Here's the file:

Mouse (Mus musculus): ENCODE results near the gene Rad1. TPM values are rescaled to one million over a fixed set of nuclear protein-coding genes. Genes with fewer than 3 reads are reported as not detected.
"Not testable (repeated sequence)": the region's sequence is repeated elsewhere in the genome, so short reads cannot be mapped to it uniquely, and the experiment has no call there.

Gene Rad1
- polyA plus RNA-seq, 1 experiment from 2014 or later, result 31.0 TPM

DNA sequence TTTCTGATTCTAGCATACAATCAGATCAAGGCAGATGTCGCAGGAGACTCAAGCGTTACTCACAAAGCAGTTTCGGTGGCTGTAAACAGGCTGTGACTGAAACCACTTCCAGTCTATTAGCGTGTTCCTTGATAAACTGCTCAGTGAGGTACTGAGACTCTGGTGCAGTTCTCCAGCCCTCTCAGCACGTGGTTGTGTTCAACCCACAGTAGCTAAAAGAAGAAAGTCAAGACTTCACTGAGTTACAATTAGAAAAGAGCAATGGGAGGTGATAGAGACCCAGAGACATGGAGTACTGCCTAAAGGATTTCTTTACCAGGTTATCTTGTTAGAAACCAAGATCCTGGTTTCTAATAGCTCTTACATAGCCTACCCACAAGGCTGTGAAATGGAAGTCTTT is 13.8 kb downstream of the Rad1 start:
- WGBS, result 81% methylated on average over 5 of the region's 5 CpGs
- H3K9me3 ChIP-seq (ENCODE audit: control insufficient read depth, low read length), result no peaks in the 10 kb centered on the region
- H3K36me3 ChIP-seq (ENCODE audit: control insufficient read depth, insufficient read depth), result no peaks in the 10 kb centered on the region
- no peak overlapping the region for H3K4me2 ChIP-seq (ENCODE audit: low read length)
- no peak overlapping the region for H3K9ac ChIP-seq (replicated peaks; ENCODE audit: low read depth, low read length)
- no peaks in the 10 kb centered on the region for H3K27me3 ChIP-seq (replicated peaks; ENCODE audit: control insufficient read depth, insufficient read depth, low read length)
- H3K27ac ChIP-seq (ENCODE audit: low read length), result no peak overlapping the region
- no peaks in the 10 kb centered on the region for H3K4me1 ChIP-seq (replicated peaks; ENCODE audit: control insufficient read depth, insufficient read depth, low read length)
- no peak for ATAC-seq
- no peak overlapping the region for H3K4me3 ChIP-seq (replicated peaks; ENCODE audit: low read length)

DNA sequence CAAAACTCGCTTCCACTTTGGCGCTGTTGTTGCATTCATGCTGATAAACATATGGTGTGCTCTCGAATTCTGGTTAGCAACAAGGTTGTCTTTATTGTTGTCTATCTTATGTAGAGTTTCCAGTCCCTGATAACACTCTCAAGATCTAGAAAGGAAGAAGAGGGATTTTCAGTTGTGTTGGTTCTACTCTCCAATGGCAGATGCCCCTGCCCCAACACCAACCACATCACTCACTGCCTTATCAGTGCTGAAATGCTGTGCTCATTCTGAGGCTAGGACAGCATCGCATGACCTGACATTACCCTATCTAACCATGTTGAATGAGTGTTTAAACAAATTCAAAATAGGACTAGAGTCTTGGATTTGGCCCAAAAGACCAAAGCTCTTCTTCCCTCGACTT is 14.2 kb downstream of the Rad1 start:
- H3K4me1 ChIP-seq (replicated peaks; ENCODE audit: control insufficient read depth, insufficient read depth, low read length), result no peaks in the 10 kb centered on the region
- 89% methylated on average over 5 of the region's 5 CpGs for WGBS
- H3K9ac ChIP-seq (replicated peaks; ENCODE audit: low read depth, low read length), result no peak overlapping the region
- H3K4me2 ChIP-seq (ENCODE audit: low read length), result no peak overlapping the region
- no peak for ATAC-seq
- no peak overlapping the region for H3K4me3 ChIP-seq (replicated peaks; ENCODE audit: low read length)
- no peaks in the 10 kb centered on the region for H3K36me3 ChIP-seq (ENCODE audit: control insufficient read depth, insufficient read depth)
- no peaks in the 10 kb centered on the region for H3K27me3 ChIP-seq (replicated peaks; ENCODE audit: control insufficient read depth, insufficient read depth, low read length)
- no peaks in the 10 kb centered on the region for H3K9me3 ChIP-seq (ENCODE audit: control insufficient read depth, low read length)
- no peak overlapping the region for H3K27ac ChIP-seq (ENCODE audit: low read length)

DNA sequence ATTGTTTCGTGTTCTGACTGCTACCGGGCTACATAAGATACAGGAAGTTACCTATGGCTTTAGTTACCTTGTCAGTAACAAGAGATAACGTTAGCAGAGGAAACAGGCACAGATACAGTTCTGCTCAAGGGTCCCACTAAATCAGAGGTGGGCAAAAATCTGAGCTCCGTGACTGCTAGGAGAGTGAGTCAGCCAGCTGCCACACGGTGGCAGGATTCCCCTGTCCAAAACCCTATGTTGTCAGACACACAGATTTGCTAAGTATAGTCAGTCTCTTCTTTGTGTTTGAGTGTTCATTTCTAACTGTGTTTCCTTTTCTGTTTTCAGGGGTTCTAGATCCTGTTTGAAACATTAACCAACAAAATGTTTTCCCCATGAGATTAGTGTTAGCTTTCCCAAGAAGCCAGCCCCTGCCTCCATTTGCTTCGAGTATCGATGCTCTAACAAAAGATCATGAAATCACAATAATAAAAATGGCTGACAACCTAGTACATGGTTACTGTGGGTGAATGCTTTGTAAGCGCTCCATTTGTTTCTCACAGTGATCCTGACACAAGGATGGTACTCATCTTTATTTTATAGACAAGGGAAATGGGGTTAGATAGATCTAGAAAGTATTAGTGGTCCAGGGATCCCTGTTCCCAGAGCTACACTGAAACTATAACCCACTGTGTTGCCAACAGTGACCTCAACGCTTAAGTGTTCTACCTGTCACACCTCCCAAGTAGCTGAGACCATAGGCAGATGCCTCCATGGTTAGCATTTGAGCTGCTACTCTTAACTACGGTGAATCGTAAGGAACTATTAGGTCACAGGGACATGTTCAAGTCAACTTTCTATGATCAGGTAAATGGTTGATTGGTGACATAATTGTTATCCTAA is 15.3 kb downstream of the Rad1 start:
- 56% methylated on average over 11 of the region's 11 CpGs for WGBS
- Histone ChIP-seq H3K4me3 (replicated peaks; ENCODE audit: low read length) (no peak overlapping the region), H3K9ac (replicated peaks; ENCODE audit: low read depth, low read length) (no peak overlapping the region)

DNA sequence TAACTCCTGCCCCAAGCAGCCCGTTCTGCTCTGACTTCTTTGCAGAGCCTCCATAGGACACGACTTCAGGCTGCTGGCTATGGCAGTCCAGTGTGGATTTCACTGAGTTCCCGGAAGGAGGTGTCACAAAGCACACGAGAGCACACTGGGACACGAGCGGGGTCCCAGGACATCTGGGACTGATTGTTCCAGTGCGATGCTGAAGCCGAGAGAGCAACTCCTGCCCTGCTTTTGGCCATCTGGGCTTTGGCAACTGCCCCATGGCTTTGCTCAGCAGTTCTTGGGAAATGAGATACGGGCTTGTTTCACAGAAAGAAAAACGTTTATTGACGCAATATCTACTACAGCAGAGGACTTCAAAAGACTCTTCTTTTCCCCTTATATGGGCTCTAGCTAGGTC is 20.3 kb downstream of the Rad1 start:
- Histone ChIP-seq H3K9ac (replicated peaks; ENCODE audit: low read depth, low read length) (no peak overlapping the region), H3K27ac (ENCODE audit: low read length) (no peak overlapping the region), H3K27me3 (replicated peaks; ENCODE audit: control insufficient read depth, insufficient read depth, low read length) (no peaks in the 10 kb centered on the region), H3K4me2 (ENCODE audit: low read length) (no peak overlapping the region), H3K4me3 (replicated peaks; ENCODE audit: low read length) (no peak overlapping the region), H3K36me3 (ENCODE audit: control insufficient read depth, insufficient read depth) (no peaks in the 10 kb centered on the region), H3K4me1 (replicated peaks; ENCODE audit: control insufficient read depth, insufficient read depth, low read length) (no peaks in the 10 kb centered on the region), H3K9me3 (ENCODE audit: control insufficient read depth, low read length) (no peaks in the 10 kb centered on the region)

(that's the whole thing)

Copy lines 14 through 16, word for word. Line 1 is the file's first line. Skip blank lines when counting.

- no peak for ATAC-seq
- no peak overlapping the region for H3K4me3 ChIP-seq (replicated peaks; ENCODE audit: low read length)

DNA sequence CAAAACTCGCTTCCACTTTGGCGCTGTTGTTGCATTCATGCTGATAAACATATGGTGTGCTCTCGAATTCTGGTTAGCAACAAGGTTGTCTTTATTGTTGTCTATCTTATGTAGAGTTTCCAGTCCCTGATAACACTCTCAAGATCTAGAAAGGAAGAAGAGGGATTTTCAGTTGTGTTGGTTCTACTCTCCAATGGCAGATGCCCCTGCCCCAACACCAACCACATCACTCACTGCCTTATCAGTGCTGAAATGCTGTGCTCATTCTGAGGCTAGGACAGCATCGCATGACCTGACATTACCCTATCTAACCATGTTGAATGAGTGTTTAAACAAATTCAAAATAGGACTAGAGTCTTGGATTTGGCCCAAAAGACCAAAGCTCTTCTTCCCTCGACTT is 14.2 kb downstream of the Rad1 start: